Objects in the physical world share characteristics with other objects in the same class. This type of inherited descriptive understanding enables us to understand deeply and draw analogies based on commonalities. It may even be the case that creativity is based in part on the exploration of indirect analogies. Similarly, inheritance and object-oriented design is growing as an important heuristic for information management and distribution. Inheritance plays a key role in the functionality of a code base, and similarly allows for deeper machine understanding of virtual objects.

The etherface is key to enlightenment and the extension of the human life span. Eventually, the etherface will allow individuals to live with any level of relationship to the tangible world that we choose. This means that one could choose to use the etherface to set a timer for coffee in the morning, or to overwhelm the physical world with a virtual environment where one controls the rules and the access. Enhancements to our sensory, memory, communication, and processing systems increase our opportunities for experience, reflection, sharing, and learning.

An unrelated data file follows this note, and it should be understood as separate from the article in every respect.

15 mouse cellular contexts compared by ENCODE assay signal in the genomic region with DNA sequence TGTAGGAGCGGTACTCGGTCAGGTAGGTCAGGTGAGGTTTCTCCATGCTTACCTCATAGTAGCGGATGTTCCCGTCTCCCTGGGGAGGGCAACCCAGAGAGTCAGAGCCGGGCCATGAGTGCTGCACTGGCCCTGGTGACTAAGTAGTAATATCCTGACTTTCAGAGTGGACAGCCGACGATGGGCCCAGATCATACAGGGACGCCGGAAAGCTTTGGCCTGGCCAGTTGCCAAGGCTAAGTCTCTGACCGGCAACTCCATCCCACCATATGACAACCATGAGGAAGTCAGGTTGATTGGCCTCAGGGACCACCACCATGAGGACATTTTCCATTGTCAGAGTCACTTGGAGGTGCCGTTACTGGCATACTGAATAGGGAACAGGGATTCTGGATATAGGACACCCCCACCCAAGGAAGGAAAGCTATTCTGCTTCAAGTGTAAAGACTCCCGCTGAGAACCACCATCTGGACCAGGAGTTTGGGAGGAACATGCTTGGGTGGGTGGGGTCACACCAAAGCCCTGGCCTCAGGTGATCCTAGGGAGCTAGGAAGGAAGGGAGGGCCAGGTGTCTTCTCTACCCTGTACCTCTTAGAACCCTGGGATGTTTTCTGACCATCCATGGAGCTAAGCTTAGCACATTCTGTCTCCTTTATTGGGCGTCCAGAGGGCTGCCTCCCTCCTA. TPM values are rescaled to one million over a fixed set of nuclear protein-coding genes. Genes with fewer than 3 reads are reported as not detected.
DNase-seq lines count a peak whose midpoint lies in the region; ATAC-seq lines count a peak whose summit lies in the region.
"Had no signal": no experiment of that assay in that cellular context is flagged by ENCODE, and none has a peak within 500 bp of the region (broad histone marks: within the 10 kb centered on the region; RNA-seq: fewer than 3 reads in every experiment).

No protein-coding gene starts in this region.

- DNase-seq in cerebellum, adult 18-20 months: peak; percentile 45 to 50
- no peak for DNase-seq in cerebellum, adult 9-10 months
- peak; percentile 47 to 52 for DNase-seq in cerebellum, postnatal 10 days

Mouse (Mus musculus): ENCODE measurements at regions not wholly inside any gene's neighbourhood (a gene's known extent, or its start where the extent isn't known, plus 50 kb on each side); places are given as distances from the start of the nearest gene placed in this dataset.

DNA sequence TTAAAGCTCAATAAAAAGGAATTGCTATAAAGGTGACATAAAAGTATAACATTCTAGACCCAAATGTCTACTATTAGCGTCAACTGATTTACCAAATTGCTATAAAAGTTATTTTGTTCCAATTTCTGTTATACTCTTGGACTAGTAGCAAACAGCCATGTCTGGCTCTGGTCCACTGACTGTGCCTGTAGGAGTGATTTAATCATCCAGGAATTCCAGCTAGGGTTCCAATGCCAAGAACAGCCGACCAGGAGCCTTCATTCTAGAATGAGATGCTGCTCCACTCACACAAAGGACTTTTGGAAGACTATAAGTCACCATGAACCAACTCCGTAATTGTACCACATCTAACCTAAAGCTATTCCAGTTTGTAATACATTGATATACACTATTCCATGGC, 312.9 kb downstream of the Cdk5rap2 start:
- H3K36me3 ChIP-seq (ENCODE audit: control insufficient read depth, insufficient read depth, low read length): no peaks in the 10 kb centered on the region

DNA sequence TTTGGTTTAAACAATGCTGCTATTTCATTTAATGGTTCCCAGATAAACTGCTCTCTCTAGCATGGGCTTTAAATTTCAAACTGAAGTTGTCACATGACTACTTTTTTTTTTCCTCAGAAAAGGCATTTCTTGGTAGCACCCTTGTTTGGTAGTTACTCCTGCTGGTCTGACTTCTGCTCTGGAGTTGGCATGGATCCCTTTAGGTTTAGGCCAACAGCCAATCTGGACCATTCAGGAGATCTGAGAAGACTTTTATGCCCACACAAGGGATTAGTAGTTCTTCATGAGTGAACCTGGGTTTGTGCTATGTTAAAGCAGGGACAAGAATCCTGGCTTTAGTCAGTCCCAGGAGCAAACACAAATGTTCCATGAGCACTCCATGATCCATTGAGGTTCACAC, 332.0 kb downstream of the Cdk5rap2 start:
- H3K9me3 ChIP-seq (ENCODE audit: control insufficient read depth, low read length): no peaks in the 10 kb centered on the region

Mental health will grow in importance relative to physical health over time as better tools reduce demands on our physiques. The etherface is one of these tools, enabling productivity and interaction while reducing the risk that failing physical health will end life. Taken further over time, we could extend life spans and quality of life to a degree that we do not yet understand or have any experience with.

Method of server-side biofeedback system for mechanically evolving human-computer interfaces

Many different forms of biofeedback devices, each with it’s own software, could be attached to a USB port on any networked device that supports USB. The output from the devices are sent real time in raw (compressed and encrypted) form to a server side application, probably written in C++. The installation of the new device involves:

  1. acquiring the biofeedback device,
  2. connecting it to the network device,